“I’m glad they are doing something,” Jennifer Lewis, whose husband died after a heart transplant and numerous follow-up surgeries at St. Luke’s, tells ProPublica and The Houston Chronicle. “That was my hope in speaking out and telling Lee’s story.”
In the case of Lewis’s husband, a mechanical failure in the operating room left the surgeon needing to hand-pump the patient’s newly transplanted heart for 10 minutes. A back-up defibrillator to jump-start the heart was not placed nearby, according to the surgeon, likely causing damage to the organ. The situation serves as an example of the transplant surgery performance at St. Luke’s in recent years: once a pioneering facility when transplants were first becoming available in the 1960s, it now ranks near the bottom in patient outcomes. “[T]wice as many St. Luke’s patients died within a year as would have been expected, taking into account patient characteristics and illnesses,” the news outlets state.
“Although extensive reviews are conducted on each unsuccessful transplant, the recent patient outcomes deserve an in-depth review before we move forward with the program,” Doug Lawson, CEO of the organization that owns St. Luke’s, says in a statement, according to ProPublica and The Houston Chronicle. “Our prayers are with the families, as well as all those on the waiting list.”
The journalists’ investigation also unearthed reports of research malpractice by one of the world’s leading developers of artificial hearts, Bud Frazier. A decade ago, St. Luke’s found that Frazier was implanting experimental devices into patients who didn’t qualify medically. The hospital had to repay millions of dollars of research funds to the U.S. government; none of this had been previously disclosed to the public.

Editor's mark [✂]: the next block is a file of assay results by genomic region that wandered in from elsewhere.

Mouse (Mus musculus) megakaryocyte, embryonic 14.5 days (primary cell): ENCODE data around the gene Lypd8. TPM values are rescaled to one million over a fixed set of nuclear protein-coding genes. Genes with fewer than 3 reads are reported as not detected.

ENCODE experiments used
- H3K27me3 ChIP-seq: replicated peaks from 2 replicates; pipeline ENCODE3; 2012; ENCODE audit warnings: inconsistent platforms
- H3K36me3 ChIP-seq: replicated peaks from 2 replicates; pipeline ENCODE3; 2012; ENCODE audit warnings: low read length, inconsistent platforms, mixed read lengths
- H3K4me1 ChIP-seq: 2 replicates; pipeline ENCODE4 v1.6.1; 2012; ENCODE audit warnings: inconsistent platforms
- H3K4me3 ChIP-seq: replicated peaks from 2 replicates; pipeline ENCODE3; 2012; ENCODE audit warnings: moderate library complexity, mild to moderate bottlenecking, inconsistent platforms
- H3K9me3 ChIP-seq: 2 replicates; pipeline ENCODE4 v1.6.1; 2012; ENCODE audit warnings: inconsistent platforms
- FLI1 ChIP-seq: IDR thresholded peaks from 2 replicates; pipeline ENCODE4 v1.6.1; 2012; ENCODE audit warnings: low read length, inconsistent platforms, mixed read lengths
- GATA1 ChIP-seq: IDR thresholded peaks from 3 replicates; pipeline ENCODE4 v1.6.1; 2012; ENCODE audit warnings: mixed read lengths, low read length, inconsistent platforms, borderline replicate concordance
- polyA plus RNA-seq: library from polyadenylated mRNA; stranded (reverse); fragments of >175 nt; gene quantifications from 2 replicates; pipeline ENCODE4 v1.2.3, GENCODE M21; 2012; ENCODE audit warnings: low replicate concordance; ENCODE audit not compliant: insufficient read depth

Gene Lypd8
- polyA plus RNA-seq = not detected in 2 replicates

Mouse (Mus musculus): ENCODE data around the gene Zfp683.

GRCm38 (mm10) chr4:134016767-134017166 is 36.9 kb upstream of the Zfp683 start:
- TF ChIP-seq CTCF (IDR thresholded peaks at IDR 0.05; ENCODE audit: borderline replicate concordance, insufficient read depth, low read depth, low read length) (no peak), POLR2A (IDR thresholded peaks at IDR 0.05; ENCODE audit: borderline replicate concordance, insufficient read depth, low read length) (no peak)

Frazier is also accused of not disclosing conflicts of interest and failing to report problems with experimental heart pumps. “In the old days of medicine . . . that’s the way these guys did things,” Frank Smart, who worked with Frazier at Texas Heart, an affiliate of St. Luke’s, and who is now the chief of cardiology at Louisiana State University School of Medicine, tells ProPublica and The Houston Chronicle. “It was, ‘Well, I have an idea, and I’m the one that knows best, and by golly, I’m going to do it.’ And did that advance the field? Maybe. Is it the right thing to do? Absolutely not.”